Our Favorite Dystopian Novels

On Nov. 17, The Ballad of Songbirds and Snakesa Hunger Games prequel—will land in theaters. To celebrate, we asked our staff about their favorite dystopian novels.

Along with providing a suggestion, Patron Services Assistant Stephanie Daugherty wrote about The Hunger Games. Written by Suzanne Collins, the book has been a cultural mainstay since its 2008 release. The original trilogy’s other two novels are Catching Fire and Mockingjay.

Daughtery writes: “It is one of those series that will most certainly be considered a classic work of literature in the very near future. Every time I read this series I pick up a new detail. I couldn’t tell you how many times I’ve read this series since it came out, but I know that number will continue to increase. If you somehow have managed to avoid reading them, consider this your sign to remedy that RIGHT NOW.”

Our Favorite Dystopian Novels

The Parable of the Sower by Octavia Butler

“Though the themes and the content may be hard for some, it is a powerful examination of modern society on top of a decimated landscape. Butler is a master at blending topics of race, gender, and class, and creating a gripping plot out of all of it.”

– Bella Hemsath, patron services assistant, Carrico/Fort Thomas Branch

View in Catalog

 


Scythe by Neal Shusterman

“This is an interesting take on the dystopian genre. Rather than characters who live in desolate towns with hard lives, Shusterman poses the question of: ‘What happens when science creates a utopia—and can utopia truly exist when those in power take advantage of the rules?’”

– Brittany Parr, children services programmer, Cold Spring Branch

View in Catalog

 


The Grace Year by Kim Liggett

“This is a YA dystopian book about teenage girls being banished for their sixteenth year to rid themselves of their ‘magic.’ I loved this book because it’s full of valiant realism between young girls and the women they will become.”

– Dakota Guilkey, information services assistant, Cold Spring Branch

View in Catalog

 


The Handmaid’s Tale by Margaret Atwood

“When I read this book in the mid-nineties, I couldn’t put it down. It was dark and riveting, and read to me like an implausible nightmare. Fast forward to where we are now…it is absolutely not implausible anymore, and that is terrifying.”

– Julie Pergrem, patron services assistant, Carrico/Fort Thomas Branch

View in Catalog

 


A Psalm for the Wild-Built by Becky Chambers

“This book takes place after a technological collapse where robots have gained sentience and no longer serve humans. Despite common dystopian tropes, this book presents an optimistic future rather than a desolate one. Humans rebuilt society with compassion for nature and each other, while the robots disappeared into the woods to form their own civilization. When a robot and a human become friends, they challenge each other’s perspectives and urge the reader to do the same. It is a sweet and cozy book, unlike any dystopian novel I’ve ever read.”

– Katherine Sallee, adult/teen services librarian, Carrico/ Fort Thomas Branch

View in Catalog

 


Among the Hidden by Margaret Peterson Haddix

“I like this book because the language is accessible to both the YA and adult audiences. There are themes of government control and commentary, particularly about the Roe v Wade movement, even if it does analyze its mirror image depicted in the novel. This book also encourages themes of protest and civil disobedience and sets a good example to teens and young folk to stand up for themselves and their rights.”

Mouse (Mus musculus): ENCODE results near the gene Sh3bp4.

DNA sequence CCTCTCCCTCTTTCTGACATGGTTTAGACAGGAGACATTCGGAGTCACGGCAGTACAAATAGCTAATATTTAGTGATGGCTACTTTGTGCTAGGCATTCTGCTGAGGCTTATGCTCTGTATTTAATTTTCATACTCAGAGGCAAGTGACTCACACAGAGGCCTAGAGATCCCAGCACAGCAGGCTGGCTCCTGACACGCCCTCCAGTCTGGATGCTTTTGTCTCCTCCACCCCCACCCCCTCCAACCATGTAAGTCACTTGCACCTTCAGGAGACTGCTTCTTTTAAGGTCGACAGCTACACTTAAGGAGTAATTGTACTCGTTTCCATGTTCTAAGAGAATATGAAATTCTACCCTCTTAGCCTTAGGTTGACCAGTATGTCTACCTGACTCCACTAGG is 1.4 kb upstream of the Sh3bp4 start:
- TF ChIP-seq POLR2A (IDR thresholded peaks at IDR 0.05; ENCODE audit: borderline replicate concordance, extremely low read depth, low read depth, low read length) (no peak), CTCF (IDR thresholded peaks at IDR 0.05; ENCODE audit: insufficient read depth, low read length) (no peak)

– Melody Gilpin, patron services assistant, Cold Spring Branch

View in Catalog

 


Not a Drop to Drink by Mindy McGinnis

The story takes place after most of Earth’s drinkable water has disappeared one way or another. Every day, the main character, Lynn, faces fears of running out of water, of being attacked by animals, of not being able to defend her house —or even herself—from ruthless scavengers. The atmosphere McGinnis writes in this book brims with a constant threat. It’s not as action-packed as some other dystopian novels, but the gradual pace really makes this story flow.

– Naomee McKiddy, adult/teen services programmer, Alexandria Branch

View in Catalog

 


An Ember in the Ashes by Sabaa Tahir

This book is the first in a fantasy-dystopian series inspired by ancient Rome. Themes of loyalty and personal identity are HUGE in this book (if you play a ranger in D&D or if Lucas Sinclair is your favorite Stranger Things character, you should give this book a try), and the writing style is so immersive and vivid. Once you start, it will be absolutely impossible to put down!

– Stephanie Daugherty, patron services assistant, Newport Branch

View in Catalog

 


More News

Follow Us!

Comments Box SVG iconsUsed for the like, share, comment, and reaction icons

We loved hearing the voices of MUSE Cincinnati Women’s Choir at last Friday's Arts & Culture Series! The series takes a bow this Friday at 7 pm for the third and final installment: The NKU String Project. Bring the whole family! Register: loom.ly/0loWtc4. ... See MoreSee Less

20 hours ago
We loved hearing the voices of MUSE Cincinnati Women’s Choir at last Fridays Arts & Culture Series! The series takes a bow this Friday at 7 pm for the third and final installment: The NKU String Project. Bring the whole family! Register: https://loom.ly/0loWtc4.